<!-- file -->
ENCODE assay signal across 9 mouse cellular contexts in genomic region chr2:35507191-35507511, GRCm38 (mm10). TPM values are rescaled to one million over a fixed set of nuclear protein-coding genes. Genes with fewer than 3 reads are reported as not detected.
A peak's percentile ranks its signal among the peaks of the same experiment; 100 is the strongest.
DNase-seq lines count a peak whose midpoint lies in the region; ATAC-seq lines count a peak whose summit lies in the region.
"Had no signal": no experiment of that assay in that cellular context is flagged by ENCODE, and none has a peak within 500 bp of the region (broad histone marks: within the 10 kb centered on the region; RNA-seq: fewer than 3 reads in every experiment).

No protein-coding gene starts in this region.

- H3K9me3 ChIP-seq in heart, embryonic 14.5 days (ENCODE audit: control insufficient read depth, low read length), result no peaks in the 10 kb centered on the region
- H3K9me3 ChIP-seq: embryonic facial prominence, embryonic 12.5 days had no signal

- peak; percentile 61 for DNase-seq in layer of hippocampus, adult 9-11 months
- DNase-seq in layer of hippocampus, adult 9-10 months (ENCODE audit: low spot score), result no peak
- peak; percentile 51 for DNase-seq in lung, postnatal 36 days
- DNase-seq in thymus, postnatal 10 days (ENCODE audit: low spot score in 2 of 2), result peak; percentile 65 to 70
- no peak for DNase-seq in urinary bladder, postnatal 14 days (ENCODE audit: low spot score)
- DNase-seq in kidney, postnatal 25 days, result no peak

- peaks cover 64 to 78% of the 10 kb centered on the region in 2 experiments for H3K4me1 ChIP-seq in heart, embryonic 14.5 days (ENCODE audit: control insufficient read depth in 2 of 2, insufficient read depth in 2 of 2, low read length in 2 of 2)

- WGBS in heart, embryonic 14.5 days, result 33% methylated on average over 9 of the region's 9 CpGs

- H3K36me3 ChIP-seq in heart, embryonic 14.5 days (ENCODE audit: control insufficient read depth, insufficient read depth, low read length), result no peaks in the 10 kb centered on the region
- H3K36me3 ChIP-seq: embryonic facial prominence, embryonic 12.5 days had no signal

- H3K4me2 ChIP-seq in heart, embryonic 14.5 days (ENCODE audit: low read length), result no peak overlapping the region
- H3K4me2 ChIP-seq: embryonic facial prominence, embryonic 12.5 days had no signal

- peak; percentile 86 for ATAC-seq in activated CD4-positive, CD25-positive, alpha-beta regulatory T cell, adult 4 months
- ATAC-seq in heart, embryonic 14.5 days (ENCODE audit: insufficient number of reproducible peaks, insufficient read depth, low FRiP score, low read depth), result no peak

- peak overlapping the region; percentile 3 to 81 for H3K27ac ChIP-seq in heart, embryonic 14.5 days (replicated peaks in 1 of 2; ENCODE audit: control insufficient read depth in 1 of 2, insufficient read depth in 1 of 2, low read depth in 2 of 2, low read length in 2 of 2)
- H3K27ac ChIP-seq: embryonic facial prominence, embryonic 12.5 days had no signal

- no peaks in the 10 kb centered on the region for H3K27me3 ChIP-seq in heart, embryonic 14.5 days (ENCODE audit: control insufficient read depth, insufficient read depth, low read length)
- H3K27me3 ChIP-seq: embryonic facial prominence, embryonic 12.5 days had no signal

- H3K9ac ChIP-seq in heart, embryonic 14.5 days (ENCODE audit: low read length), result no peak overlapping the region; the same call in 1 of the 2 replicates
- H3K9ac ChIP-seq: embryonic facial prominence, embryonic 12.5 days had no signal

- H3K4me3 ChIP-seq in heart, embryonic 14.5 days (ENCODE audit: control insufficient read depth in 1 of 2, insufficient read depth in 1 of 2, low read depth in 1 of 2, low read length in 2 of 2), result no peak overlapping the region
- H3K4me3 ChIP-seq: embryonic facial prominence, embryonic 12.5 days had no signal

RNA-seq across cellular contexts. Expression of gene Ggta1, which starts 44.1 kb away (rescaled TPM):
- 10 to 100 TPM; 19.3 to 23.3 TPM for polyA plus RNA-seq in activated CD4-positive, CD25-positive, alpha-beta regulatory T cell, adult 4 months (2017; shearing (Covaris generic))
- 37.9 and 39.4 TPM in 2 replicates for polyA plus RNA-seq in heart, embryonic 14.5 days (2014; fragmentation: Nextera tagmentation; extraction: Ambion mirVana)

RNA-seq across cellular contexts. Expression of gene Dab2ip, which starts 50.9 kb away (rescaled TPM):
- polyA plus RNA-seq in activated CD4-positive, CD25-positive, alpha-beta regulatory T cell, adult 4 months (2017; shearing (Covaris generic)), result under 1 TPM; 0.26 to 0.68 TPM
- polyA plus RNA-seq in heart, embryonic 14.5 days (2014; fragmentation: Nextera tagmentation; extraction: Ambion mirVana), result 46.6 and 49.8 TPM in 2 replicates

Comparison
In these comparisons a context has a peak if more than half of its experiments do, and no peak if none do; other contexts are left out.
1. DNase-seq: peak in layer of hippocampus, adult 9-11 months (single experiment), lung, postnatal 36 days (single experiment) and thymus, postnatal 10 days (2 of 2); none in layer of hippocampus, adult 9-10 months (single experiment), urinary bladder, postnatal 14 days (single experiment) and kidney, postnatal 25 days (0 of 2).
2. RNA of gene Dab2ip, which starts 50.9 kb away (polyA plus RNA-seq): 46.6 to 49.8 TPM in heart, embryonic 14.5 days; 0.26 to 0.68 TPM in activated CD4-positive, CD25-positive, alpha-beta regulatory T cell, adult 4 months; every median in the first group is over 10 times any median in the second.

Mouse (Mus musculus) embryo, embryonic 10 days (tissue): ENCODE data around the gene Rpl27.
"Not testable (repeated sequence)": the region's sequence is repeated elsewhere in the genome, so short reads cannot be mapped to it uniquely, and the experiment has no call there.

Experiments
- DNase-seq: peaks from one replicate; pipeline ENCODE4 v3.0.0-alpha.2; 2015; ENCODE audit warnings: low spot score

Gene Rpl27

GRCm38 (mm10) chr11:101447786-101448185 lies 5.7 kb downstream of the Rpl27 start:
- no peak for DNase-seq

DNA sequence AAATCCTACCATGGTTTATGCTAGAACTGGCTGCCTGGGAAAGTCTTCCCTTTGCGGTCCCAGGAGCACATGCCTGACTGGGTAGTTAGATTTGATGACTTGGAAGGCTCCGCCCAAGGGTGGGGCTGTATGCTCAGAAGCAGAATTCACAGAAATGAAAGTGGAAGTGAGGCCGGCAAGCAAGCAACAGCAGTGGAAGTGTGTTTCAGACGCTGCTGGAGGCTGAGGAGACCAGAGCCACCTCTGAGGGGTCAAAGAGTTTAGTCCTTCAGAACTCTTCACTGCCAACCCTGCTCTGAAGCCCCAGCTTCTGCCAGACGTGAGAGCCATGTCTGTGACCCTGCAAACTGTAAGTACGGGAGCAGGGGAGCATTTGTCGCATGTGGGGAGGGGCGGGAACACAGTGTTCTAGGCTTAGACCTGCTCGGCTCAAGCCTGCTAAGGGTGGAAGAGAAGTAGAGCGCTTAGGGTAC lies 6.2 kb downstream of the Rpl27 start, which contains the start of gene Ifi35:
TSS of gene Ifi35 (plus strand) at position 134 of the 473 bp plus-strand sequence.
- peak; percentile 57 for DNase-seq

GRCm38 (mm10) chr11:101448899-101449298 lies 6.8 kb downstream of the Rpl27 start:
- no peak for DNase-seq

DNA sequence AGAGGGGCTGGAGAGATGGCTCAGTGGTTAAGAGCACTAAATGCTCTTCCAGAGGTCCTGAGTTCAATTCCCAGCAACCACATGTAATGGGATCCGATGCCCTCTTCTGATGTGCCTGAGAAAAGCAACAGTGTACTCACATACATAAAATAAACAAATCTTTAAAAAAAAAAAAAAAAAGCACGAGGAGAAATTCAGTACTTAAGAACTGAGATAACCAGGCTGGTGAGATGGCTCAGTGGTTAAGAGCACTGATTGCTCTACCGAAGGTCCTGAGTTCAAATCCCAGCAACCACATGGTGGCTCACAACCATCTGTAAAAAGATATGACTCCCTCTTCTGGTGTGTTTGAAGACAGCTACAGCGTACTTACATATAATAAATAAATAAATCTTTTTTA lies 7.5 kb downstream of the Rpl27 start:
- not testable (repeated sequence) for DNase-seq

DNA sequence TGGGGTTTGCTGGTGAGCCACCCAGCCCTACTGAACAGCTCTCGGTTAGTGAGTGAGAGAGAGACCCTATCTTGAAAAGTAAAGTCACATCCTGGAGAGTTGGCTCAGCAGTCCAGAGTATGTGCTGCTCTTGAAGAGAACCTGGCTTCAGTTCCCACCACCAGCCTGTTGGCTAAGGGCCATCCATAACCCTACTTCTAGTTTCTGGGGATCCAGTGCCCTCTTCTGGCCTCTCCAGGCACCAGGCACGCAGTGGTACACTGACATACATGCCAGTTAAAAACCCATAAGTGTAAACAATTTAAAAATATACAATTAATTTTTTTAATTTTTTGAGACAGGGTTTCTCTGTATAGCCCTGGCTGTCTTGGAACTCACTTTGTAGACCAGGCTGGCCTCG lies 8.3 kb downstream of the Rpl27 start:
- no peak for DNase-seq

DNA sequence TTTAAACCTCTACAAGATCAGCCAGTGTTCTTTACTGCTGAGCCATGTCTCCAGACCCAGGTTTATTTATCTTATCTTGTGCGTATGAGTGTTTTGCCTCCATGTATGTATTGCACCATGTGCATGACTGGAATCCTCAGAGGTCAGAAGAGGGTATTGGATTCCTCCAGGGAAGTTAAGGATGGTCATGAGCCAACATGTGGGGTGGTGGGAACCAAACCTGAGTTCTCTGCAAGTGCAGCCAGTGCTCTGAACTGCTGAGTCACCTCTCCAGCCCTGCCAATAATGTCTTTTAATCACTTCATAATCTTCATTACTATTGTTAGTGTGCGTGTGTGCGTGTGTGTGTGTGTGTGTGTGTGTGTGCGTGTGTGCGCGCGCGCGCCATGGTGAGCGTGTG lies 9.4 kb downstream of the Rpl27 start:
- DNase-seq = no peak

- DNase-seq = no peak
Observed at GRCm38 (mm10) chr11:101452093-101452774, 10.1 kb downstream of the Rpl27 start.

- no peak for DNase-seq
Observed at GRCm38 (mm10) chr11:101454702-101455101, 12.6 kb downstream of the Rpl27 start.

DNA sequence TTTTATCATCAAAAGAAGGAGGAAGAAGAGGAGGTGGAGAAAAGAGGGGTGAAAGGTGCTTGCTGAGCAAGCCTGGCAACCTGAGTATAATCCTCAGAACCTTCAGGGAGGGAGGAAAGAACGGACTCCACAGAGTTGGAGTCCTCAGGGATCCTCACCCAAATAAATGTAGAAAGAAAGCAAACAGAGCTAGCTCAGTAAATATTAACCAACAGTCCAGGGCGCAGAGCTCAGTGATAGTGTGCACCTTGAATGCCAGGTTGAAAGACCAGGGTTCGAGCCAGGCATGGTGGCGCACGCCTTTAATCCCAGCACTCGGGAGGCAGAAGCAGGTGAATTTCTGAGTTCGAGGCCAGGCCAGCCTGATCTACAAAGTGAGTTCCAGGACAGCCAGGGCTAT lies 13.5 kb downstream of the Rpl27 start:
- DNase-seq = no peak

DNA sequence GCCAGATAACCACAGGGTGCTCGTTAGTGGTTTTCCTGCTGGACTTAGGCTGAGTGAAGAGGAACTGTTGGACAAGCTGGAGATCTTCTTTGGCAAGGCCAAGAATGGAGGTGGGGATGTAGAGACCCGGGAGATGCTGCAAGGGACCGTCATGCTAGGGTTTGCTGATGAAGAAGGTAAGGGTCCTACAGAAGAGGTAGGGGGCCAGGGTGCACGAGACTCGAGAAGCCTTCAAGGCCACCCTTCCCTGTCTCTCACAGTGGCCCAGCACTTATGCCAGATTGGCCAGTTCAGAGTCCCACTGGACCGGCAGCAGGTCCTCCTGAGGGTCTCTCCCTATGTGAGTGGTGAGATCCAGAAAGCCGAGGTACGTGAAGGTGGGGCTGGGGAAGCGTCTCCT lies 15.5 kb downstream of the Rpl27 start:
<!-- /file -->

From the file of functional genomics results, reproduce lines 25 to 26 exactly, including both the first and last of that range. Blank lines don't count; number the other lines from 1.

- H3K27me3 ChIP-seq: embryonic facial prominence, embryonic 12.5 days had no signal

- H3K9ac ChIP-seq in heart, embryonic 14.5 days (ENCODE audit: low read length), result no peak overlapping the region; the same call in 1 of the 2 replicates